We didn’t give up and continued experimenting with remarketing ads, promoting blog posts and running discount campaigns (either as part of the Black Friday campaign or stand-alone). We even managed to get an Account Manager from Facebook that assisted us in running some test ads and provided valuable insights regarding our campaigns.

So, after a year of running ads here are our conclusions:

#1 Promoting blog posts is a sure way to get more visitors on your blog and (maybe) generate conversions. 

Boosting that post on Facebook does work and it has brought us plenty of new people into the fold. The cost is decent and should be considered an investment. If one is looking for conversions, the story is quite different. Certain articles managed to generate sales at around $45/conversion – a very high cost, especially for the WordPress market. So, I recommend seeing these direct conversions as a bonus. 

#2 Running discount ad campaigns timed during popular yearly events will work out for you. 

One of the most prolific campaigns for us was on Black Friday, but results came with a twist. We managed to generate sales from remarketing to current customers at $10/conversion but not from reaching out to new audiences. 

Our suggestion is to use these “sales periods” to convert undecided customers, since people who haven’t heard of you before are way less likely to convert (and are more expensive to get).

#3 Promoting a single WordPress Theme does not work. 

What I mean is using your product presentation page and promote it either to people who interacted with it or to new audiences (people who might need a product similar to yours). 

It seems like, in the WordPress themes market, no matter the methods or how much we fine-tune our audiences or ads, getting direct conversions either does not happen or happens at a cost that doesn’t make sense business wise. Still, it might be different for you, and I’ll be happy to hear more if you managed to make it work, but for us, this strategy is a dead-end.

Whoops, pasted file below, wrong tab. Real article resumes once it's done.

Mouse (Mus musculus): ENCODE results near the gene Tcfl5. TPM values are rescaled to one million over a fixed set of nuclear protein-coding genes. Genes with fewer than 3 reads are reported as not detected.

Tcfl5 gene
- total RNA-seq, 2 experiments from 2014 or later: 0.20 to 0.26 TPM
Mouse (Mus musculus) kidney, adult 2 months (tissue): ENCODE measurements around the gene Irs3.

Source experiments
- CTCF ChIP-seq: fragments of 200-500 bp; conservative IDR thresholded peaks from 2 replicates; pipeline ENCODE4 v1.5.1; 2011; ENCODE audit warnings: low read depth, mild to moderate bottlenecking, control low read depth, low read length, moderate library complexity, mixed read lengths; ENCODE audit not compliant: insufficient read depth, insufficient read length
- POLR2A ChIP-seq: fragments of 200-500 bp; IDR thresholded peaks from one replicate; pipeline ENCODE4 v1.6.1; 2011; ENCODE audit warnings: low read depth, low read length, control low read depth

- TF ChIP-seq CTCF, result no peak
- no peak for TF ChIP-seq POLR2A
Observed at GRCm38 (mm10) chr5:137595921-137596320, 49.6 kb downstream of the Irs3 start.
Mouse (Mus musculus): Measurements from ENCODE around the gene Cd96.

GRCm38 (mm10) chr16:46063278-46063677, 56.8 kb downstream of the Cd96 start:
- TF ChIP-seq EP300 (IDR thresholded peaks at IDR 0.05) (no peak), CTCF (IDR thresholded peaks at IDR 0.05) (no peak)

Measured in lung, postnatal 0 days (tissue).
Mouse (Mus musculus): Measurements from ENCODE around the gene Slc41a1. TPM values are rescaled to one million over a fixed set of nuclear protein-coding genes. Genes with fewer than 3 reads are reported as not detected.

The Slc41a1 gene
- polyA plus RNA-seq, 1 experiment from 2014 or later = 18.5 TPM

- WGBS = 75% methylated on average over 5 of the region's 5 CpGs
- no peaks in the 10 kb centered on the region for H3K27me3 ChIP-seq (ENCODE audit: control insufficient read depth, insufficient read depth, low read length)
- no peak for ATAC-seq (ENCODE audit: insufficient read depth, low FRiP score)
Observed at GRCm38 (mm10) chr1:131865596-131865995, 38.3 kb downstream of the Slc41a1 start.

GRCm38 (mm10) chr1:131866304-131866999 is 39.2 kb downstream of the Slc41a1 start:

#4 The best performing ads are free content ads, like eBooks. 

As you read above, we launched two eBooks in the last six months and using Facebook Ads to get more downloads has proven as a solid strategy. 

The key is to create valuable content that answers people’s needs and to make sure your landing page follows all the right principles. For the first part, I recommend taking Skype calls with your customers to find our their needs. For the second one, I recommend Rob’s talk from WCEU 2019 or to watch the Landing Page Sessions from Unbounce for more insights on landing page creation. 

If you want cold numbers, we’ve managed to convert at $0.65/download for the eBook on writing, at a conversion rate of 62% and at $1.82 for the one on web performance, with a conversion rate of 47%. 

As you can see, there’s a big difference in cost between the two, even though we targeted the same audience. Therefore, keep in mind that the topic of the eBook is going to influence your results big time. If you want to generate sales from free resources, make sure the eBook offers educational content strongly related to the product you’re selling.

⛱️  Enjoy the summer

If you managed to plow through everything we, so whole-heartedly, wanted to share with you, raise it up 🙋‍♀️. You deserve a big hug and so do we 🤗, but we’ve made it!

Now take your eyes off of whatever screen you are looking at and let everything sink in. Go for a walk in the park, find a sunny beach or a shady spot under a tree, and enjoy the rest of this summer. Challenges and headaches will always be enough to go around for everyone.